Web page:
Cultivation of tropane alkaloid producing plants

Commercial cultivation of
Duboisia spp. in Australia, Erythroxylum spp. in South America, and Hyoscyamus muticus in Egypt, constitutes the basis for supply of the global demand for tropane alkaloids. Also to a limited extent, Hyoscyamus niger is cultivated in USA, UK and India; Atropa belladonna is cultivated in UK, Germany, former USSR, USA and India; and Duboisia spp. are cultivated in India and Ecuador. While the Scopolia spp. are collected from wild sources in China and Romania.

Fig. Commercial cultivation1, Semi-commercial cultivation2, and wild sources3 of tropane alkaloid producing plants

Hairy root culture, a Biotechnological approach towards efficient alkaloid production, is also in progress for commercialization (along with some technical limitation), e.g. Agrobacterium rhizogenes induced hairy root culture of Hyoscyamus muticus.

Fig.  Hairy root culture of Hyoscyamus muticus Courtesy Annika Wilhelmson

Coca cultivation:

The sources of all cultivated coca are two closely related South American shrub species Erythroxylum coca and Erythroxylum novogranatense (Plowman, 1984) adapted to environmentally distinct regions in Colombia, Bolivia, Peru (Ehleringer, 2000) and, most recently, Brazil (Duffy, 2008). Each species has an additional variety, E. coca var. ipadu and E. novogranatense var. truxillense, with the former known for its traditional use by lowland Amazonian groups (Plowman 1981) and the latter a drought resistant variety grown largely for commercial purposes in arid to semi-arid inter Andean valleys. Although E. coca var. ipadu has been cultivated in lowland Amazonia for many centuries, historically, its low alkaloid content has made it a poor choice for cocaine production; nevertheless, recent research on coca cultivated illegally in the Colombian Amazon indicates farmers to be increasingly cultivating high producing hybrids of E. coca var. ipadu (Johnson, 2003). These hybrids would be well adapted and easily diffused to other parts of the Amazon (Duffy 2008).

Fig. A coca farm

Duboisia cultivation:

Duboisia are native to the Kingaroy district of Queensland, Australia. In 1940 collection of Duboisia from the wild commenced. Commercial production of scopolamine began in 1941, that of hyoscyamine /atropine in 1942 (Barnard 1952). Propagation of plants and plantations was limited in the early years due to the abundance of naturally occurring trees when land was cleared and burnt. For the harvest of Duboisia leaf for extraction, the trees are cut, the complete branches with the leaves are air dried and then the dry leaves removed (traditional method), or the fresh branches are chopped, the leaf separated from the wood chips and dried artificially (common industrial method). The stumps normally regrow and can be harvested again after about 12 months. The first large- scale plantations did not occur until the late 1950s, and then they were mainly from seedlings transplanted from natural germination in the wild.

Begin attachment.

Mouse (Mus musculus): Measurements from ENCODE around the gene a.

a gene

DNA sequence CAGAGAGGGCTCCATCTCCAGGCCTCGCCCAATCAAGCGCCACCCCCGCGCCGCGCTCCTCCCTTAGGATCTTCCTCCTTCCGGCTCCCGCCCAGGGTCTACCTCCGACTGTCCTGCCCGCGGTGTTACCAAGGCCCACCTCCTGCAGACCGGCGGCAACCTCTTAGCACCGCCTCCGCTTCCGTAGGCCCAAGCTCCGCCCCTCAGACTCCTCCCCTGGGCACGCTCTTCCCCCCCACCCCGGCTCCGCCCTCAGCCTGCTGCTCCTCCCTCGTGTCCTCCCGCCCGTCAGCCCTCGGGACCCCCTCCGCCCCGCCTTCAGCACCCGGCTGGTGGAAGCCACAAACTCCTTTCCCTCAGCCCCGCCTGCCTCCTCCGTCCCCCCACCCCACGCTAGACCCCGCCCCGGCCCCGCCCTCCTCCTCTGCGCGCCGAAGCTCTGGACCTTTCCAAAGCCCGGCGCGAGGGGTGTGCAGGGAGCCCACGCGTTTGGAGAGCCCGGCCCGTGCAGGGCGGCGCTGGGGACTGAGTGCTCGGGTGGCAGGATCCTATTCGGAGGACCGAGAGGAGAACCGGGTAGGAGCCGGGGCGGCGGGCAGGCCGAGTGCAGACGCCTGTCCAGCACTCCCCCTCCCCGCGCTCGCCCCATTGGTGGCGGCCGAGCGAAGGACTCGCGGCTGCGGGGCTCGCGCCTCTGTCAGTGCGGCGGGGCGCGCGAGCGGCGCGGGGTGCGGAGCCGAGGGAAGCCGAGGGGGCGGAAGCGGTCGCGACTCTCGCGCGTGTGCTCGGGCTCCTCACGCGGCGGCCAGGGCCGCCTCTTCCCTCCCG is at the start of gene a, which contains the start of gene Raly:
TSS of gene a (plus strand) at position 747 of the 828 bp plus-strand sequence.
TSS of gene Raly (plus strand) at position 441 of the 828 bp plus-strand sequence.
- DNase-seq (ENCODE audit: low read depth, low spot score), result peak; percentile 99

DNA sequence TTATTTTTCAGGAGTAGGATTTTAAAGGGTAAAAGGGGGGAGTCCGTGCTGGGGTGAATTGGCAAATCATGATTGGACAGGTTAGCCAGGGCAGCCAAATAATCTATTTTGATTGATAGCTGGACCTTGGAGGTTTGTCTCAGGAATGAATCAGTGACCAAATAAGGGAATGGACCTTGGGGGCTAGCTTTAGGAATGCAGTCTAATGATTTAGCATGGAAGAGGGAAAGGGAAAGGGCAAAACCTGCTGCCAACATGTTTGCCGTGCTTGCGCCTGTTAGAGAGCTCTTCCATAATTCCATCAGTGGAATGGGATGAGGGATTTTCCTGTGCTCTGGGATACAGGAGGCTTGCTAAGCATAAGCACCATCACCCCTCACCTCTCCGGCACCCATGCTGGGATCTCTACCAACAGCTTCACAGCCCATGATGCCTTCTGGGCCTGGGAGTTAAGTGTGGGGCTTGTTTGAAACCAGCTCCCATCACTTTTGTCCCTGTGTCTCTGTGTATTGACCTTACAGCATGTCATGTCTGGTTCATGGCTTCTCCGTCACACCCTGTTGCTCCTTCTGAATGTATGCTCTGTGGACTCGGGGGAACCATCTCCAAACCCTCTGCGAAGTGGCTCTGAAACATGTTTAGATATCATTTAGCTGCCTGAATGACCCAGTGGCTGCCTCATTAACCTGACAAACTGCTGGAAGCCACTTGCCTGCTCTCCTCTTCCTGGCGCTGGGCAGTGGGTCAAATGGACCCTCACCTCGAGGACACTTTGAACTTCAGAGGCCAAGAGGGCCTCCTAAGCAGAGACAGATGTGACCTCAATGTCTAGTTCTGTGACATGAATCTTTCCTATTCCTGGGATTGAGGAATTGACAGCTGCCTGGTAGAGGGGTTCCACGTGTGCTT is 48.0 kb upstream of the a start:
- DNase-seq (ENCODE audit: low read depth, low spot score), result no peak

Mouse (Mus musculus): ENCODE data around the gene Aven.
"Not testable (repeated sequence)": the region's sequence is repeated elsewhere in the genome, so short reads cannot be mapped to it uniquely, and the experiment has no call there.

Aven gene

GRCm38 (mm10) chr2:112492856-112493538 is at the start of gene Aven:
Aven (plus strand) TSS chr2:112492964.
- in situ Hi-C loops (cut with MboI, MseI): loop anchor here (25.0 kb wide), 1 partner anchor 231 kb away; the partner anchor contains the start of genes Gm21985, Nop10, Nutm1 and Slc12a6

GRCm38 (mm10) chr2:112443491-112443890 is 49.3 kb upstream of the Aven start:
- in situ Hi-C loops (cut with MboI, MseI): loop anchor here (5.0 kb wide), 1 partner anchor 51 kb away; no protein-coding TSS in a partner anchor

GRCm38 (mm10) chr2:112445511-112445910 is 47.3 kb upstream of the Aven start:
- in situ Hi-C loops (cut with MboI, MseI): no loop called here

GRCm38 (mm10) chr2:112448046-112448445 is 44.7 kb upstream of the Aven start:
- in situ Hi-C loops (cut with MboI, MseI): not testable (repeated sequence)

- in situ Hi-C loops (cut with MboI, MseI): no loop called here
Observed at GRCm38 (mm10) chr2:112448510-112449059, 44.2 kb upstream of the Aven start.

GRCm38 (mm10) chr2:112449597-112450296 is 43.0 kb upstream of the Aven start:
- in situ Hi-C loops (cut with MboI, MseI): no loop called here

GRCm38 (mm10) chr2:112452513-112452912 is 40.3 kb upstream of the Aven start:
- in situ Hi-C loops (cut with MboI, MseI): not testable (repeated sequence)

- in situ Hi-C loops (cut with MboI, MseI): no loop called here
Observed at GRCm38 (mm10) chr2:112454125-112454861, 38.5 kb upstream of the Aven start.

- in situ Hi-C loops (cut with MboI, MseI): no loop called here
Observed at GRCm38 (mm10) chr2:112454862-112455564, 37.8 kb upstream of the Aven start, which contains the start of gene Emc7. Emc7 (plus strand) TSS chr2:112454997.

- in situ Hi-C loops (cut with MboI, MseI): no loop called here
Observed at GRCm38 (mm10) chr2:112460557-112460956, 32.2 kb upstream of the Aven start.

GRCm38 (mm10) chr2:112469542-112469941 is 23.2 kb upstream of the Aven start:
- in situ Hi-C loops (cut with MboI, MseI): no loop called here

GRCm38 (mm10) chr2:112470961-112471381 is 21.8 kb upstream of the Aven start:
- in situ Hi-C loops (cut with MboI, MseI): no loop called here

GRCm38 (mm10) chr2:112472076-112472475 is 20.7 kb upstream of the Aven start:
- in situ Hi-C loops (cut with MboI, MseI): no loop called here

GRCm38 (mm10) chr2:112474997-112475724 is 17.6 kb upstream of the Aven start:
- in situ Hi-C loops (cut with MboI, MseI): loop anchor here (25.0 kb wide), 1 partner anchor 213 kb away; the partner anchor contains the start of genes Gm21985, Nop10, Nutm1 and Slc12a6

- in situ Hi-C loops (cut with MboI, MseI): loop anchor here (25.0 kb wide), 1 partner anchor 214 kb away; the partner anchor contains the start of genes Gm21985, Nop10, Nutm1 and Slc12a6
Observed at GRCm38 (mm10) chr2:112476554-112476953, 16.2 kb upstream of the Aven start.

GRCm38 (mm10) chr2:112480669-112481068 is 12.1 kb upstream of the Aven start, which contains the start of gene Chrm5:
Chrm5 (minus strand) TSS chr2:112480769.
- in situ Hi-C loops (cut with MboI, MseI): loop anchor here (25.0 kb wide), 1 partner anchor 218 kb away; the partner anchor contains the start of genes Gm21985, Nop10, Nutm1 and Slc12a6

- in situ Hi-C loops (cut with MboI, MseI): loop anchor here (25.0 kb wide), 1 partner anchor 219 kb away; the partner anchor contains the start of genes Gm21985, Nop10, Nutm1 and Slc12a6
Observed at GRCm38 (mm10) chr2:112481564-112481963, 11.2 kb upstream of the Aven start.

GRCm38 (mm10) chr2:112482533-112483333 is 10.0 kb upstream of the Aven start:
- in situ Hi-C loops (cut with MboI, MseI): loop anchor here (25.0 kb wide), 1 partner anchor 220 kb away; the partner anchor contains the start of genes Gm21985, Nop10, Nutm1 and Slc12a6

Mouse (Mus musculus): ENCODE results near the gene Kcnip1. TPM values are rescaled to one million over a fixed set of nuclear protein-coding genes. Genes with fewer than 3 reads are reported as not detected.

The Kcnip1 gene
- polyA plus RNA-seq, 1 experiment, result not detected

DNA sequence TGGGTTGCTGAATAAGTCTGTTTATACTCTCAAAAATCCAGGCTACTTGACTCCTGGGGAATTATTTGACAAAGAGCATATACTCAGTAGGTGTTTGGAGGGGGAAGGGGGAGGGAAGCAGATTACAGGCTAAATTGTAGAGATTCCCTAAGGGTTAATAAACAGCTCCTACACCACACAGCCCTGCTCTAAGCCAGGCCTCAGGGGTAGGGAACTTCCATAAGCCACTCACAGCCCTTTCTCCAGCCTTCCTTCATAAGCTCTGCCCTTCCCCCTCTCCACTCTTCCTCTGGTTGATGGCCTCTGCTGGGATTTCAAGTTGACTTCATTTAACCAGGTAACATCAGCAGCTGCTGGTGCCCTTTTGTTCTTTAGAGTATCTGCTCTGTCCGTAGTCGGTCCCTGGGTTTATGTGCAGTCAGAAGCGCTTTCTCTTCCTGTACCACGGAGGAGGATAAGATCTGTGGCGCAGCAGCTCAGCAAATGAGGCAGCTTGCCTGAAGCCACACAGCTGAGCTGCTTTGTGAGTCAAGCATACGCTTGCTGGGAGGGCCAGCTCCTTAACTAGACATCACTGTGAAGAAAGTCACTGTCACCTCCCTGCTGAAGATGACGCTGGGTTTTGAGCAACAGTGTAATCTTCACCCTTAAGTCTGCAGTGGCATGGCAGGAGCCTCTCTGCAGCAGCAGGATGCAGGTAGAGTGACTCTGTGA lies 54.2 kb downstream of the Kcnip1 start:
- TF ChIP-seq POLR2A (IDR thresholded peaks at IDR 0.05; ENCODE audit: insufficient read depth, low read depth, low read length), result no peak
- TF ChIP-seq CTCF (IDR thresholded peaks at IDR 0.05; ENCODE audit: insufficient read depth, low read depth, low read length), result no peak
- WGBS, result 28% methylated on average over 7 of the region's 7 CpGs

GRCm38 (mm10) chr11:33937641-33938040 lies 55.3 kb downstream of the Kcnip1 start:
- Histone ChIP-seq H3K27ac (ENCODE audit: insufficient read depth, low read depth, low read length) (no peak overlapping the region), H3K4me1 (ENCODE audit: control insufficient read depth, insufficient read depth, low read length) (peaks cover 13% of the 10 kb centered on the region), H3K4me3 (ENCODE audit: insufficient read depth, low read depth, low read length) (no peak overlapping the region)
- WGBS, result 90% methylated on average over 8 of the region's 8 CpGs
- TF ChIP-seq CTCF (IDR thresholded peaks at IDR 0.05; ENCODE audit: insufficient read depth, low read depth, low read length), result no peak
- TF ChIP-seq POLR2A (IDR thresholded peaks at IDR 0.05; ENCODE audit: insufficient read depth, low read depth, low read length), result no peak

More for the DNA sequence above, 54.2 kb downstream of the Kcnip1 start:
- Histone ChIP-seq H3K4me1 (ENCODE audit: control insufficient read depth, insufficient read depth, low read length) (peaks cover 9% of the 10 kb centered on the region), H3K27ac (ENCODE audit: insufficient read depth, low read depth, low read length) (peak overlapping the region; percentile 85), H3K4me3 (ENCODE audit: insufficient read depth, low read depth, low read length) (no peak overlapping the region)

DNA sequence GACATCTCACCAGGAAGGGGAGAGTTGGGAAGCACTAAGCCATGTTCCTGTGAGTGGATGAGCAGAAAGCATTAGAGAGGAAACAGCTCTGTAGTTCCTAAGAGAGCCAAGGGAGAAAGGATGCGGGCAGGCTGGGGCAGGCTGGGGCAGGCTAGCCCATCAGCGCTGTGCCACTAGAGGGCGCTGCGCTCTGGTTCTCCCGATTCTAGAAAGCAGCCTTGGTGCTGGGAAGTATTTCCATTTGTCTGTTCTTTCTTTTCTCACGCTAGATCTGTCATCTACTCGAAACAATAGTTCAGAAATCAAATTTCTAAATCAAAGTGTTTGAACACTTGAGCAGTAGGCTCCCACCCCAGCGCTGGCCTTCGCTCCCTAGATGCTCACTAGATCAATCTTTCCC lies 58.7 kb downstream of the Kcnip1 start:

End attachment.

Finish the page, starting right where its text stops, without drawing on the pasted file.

Plant-related research initially focused on plant propagation, on identification of alkaloid-rich genotypes, and the elucidation of the reasons of alkaloid variation (Barnard and Finnemore 1945). These activities gained a new dimension when, in the area where the habitats of D. myoporoides and D. leichhardtii overlap, intermediate types were found that appeared to be natural interspecific hybrids. Artificial hybridization experiments started, and by 1945 the first hybrid plants were established in the field (Groszman 1949; Hills 1954). After the end of World War II, commercial alkaloid extraction and government-supported research continued until about 1954 when the export embargo on Duboisia leaf was lifted. Commercial extraction was no longer competitive in the international market; research was considerably reduced if not ceased. Exportation ofDuboisia leaf from collection of wild material and increasingly from cultivation commenced and continued with a steadily growing level, one of the main buyers being Boehringer Ingelheim.

In 1976 Boehringer Ingelheim has established its own Duboisia plantations within coastal forests from southern New South Wales to Northern Queensland. Since then the company has acquired several other properties, bringing the total acreage of our properties to around 990 hectares. The leaf of the Duboisia tree is harvested, dried and packaged in Australia, and then shipped to the Chemicals division of Boehringer Ingelheim in Germany, where extraction of active ingredients takes place. Today Boehringer Ingelheim, the manufacturer of Buscopan, is the world's leading producer of Duboisia, delivering 90% of the global requirement of the ingredient in 2010s.